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3D-printing of Urethane-based Photoelastomers for Vascular Tissue Regeneration

Published online by Cambridge University Press:  31 January 2011

Stefan Baudis
Affiliation:
stefan.baudis@ias.tuwien.ac.at, Vienna University of Technology, Institute of Applied Synthetic Chemistry - Division Macromolecular Chemistry, Vienna, Austria
Thomas Pulka
Affiliation:
TGM Vienna, Wexstrasse 19-23, 1200 Vienna, Austria
Bernhard Steyrer
Affiliation:
TGM Vienna, Wexstrasse 19-23, 1200 Vienna, Austria
Harald Wilhelm
Affiliation:
harald.wilhelm@tgm.ac.at, TGM, Vienna, Austria
Guenter Weigel
Affiliation:
guenter.weigel@meduniwien.ac.at, Ludwig-Boltzmann Cluster for Cardiovascular Research, Vienna, Austria
Helga Bergmeister
Affiliation:
helga.bergmeister@meduniwien.ac.at, Medical University of Vienna, Division of Biomedical Research, Vienna, Austria
Juergen Stampfl
Affiliation:
juergen.stampfl@tuwien.ac.at, Vienna University of Technology, Institute of Materials Science and Technology, Vienna, Austria
Robert Liska
Affiliation:
robert.liska@tuwien.ac.at, Vienna University of Technology, Institute of Applied Synthetic Chemistry - Division Macromolecular Chemistry, Vienna, Austria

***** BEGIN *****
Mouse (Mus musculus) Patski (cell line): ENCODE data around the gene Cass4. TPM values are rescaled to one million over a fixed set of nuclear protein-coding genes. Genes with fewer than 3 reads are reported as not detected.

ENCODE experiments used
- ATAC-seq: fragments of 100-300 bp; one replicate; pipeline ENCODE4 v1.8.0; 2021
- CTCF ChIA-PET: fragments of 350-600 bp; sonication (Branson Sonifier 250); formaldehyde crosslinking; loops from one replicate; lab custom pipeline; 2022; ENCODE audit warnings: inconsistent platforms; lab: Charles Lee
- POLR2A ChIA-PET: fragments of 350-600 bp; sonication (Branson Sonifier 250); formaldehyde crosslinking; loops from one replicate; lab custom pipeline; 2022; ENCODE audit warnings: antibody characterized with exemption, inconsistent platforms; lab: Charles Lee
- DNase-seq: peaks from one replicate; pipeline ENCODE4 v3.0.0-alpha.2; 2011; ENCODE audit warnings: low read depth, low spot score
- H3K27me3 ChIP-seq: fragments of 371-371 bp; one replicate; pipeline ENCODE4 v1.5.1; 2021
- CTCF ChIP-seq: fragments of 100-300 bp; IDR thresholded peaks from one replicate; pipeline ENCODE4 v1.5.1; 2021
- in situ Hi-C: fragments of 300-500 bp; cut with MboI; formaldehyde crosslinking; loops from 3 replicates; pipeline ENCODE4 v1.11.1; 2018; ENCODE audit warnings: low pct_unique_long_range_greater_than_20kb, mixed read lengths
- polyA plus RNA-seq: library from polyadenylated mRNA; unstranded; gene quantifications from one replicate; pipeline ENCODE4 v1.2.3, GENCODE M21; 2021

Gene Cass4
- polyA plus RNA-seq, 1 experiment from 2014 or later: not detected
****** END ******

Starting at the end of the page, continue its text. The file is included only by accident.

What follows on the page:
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Abstract

The mechanical properties of materials designated for vascular tissue replacement are of crucial importance. The elastic modulus, the tensile strength as well as the suture tear resistance have to be adjusted. Our approach is to use photopolymers for artificial vascular grafts. Via the layer-by-layer photopolymerization of suitable resin formulations as performed in additive manufacturing (AM) very complex structures are realizable. Hence AM offer the possibility to create cellular structures within the artificial grafts that might favor the ingrowth of new tissue. Commercially available urethane acrylates (UA) were chosen as base monomers since urethane groups are known to have good cell-adhesion behavior and poly-UAs show adequate mechanical performance. The mechanical properties of the photoelastomers can be tailored by addition of reactive diluents (e.g. 2-hydroxyethyl acrylate, HEA) and thiols (e.g. 3,6 dioxa-1,8-octane-dithiol) as chain transfer agents to comply with the mechanical properties of natural blood vessels. To examine the suture tear resistance a new testing method has been developed. Finally, a formulation containing 30 wt% UA and 70 wt% HEA complies with the mechanical properties of natural blood vessels, shows good biocompatibility in in-vitro tests and was successfully 3D-printed with digital light processing AM.

Type
Research Article
Copyright
Copyright © Materials Research Society 2010

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References

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